So, when does a re-skin make the most sense? Obviously, a re-skin is a good idea if a company is changing its brand identity. But even then, a re-skin isn’t just about making it look good and making it easy to use with big buttons and spacious layouts. A designer must ask “For what kind of user am I designing this for?” “What kind of emotional response am aiming for?” Even the visual design of an application like a word processor or email client will elicit some kind of emotion from the user.

Another good time to consider a re-skin is when there are big changes to content and functionality. Why not launch this year’s model with a slightly new look too? Not only is it an opportunity to improve the look and feel and perceived usability, it will also help highlight the new content and features, and if done successfully, boost the chances of eliciting positive feedback from users and customers.

In conclusion, a request from a client for a re-skin should send up a red flag telling you to dig deeper and examine other hidden issues. Not only will this give more importance to your work, it could save your client a lot of time and money in the long run.



 

1 Comment


  1. 1 Eric Bingen

    I would echo Mr. McKenzie’s skepticism with respect to re-skinning a web site.

    In my experience with three companies at/with whom I worked, a re-skin is a means to either:
    1) Apply a more brand identity quickly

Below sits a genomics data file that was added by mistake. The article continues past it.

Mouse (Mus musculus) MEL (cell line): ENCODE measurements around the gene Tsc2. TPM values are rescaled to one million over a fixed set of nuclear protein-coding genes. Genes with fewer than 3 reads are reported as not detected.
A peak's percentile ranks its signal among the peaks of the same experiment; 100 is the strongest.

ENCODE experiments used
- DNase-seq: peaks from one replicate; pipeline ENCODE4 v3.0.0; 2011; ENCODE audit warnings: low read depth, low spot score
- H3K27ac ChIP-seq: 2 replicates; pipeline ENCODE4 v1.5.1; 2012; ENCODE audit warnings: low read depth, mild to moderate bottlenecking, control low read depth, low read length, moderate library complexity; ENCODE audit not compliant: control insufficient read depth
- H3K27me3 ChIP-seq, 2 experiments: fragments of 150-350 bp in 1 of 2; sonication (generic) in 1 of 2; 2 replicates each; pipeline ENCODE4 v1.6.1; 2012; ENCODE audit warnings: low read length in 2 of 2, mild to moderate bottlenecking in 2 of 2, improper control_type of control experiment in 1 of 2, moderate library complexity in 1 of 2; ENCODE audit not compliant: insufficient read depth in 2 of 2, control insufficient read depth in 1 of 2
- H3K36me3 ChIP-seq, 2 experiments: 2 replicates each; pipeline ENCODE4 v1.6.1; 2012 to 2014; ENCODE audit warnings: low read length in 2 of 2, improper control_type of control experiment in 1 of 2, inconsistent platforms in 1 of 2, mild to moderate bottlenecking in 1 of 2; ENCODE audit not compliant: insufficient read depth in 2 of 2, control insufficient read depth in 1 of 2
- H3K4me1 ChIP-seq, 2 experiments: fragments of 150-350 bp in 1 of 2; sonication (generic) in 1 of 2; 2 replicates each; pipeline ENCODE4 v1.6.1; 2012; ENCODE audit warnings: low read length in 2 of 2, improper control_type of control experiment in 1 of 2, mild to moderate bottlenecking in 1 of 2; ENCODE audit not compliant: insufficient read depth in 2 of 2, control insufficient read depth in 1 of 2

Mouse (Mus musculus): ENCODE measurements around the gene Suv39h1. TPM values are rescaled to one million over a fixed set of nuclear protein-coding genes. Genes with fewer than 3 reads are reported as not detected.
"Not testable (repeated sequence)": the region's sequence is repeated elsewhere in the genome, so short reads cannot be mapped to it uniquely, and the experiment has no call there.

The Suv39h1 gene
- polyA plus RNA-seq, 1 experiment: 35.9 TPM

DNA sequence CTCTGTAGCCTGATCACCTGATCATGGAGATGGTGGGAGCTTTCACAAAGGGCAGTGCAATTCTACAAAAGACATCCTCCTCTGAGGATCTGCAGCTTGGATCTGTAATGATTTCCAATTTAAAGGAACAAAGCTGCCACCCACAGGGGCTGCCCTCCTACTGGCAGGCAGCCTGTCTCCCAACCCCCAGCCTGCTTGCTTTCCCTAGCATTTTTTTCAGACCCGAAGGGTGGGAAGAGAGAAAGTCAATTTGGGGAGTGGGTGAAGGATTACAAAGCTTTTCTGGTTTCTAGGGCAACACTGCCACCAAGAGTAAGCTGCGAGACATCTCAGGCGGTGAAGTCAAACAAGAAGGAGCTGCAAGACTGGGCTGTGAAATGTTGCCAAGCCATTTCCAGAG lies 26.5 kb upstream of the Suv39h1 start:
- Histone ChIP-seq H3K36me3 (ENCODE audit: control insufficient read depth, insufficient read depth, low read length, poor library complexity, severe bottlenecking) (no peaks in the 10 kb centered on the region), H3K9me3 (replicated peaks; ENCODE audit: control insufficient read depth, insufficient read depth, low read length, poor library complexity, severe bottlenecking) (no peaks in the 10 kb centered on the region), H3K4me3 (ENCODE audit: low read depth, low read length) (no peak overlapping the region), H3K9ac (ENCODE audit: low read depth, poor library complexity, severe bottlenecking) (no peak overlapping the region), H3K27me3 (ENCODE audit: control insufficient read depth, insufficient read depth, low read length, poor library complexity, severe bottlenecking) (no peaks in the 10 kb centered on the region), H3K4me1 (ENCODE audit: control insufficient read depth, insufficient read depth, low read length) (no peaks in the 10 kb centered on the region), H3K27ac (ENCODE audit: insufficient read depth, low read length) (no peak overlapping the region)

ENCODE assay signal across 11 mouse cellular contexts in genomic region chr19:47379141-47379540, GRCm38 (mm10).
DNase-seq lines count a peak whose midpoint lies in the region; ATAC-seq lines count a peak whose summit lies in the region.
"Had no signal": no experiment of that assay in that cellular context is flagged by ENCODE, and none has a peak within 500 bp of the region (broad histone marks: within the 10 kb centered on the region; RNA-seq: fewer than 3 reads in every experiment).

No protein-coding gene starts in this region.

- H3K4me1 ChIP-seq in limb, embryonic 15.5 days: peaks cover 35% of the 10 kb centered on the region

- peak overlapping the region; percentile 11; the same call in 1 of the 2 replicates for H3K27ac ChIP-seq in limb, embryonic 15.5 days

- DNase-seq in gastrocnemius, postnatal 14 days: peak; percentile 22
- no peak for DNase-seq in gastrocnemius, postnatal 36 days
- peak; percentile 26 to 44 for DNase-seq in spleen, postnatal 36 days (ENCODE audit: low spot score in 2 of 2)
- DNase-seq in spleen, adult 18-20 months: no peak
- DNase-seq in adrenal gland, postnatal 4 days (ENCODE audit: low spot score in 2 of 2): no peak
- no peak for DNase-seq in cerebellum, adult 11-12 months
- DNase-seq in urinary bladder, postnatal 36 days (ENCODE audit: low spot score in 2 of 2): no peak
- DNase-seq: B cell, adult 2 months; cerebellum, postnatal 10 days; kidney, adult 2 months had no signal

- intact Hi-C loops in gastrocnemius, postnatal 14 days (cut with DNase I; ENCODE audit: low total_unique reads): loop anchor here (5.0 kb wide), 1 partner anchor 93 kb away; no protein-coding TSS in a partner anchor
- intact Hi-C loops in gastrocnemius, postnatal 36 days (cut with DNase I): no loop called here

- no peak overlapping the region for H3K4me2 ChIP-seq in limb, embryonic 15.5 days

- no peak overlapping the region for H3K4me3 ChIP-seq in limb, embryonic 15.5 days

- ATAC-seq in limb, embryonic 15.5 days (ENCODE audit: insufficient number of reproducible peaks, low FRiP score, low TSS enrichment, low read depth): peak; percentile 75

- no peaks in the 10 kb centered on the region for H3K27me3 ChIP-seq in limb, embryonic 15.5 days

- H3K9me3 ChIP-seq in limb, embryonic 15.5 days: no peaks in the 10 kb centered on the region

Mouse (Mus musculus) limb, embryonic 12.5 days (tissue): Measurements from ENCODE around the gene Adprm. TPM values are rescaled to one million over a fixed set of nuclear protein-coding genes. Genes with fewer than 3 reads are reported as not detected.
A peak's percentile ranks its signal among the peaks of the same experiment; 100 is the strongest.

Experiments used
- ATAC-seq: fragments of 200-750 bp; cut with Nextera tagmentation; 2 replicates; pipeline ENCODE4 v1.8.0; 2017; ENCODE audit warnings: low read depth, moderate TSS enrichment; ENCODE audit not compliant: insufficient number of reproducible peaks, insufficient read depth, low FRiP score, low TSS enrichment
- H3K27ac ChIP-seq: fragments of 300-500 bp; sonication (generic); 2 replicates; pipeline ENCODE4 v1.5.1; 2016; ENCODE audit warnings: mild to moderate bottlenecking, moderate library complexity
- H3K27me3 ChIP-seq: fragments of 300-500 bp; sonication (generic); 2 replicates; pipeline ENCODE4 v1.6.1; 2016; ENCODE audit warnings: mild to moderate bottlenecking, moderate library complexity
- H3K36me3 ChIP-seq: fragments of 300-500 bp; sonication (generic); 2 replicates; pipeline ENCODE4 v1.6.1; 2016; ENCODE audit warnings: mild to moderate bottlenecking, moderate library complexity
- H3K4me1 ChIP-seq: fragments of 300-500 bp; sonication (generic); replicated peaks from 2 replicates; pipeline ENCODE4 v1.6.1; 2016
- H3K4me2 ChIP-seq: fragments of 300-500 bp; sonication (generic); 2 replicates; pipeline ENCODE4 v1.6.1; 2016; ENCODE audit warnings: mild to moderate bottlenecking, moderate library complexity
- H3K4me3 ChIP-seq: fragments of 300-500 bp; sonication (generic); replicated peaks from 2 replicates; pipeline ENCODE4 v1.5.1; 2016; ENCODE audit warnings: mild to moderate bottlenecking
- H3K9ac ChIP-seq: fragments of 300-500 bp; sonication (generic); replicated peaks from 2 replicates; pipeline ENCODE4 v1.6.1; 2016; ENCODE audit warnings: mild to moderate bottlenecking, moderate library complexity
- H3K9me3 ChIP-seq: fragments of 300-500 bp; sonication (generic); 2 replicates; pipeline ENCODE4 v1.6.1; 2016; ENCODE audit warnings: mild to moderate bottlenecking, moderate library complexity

2) Make incremental improvements to buy time for a fundamental re-design
    3) “Do something” to show “progress” to internal stakeholders

    When evaluating a re-skin opportunity, I would advise the designer to do two things:
    1) Assess as best you can how congruent the current site architecture is with target audience(s) and with the stated online objectives of the company
    2) Assuming congruence is lacking, ask whether a fundamental change such as a ground-up re-design is planned, and if so, by when

    The golden opportunity is when a company is re-skinning a highly congruent web site to reflect a company re-branding

    The biggest red flag is when a company wants to re-skin an incongruent web site to “to something”, acknowledges major usability or other issues with the current site, but no plans exist to re-design the site by an identified target date

    I would rank opportunities that meet neither of the above descriptions somewhere in between the golden and the red flag scenarios just described.

    Top hidden issues to look when evaluating a red flag or near-red flag opportunity:
    1) Resources do not exist for a re-design of a highly incongruent site. This is a hallmark of a company that under-values or even devalues the potential of the Web Channel to achieve their business objectives. What is the long-term value of such a client to your practice? Probably not much
    2) The internal political consensus does not exist to enable a fundamental re-design of an incongruent web site. What are the chances that the same lack of consensus will add to time, cost, and drama when executing a re-skin? Probably high

    Caveat Vendor.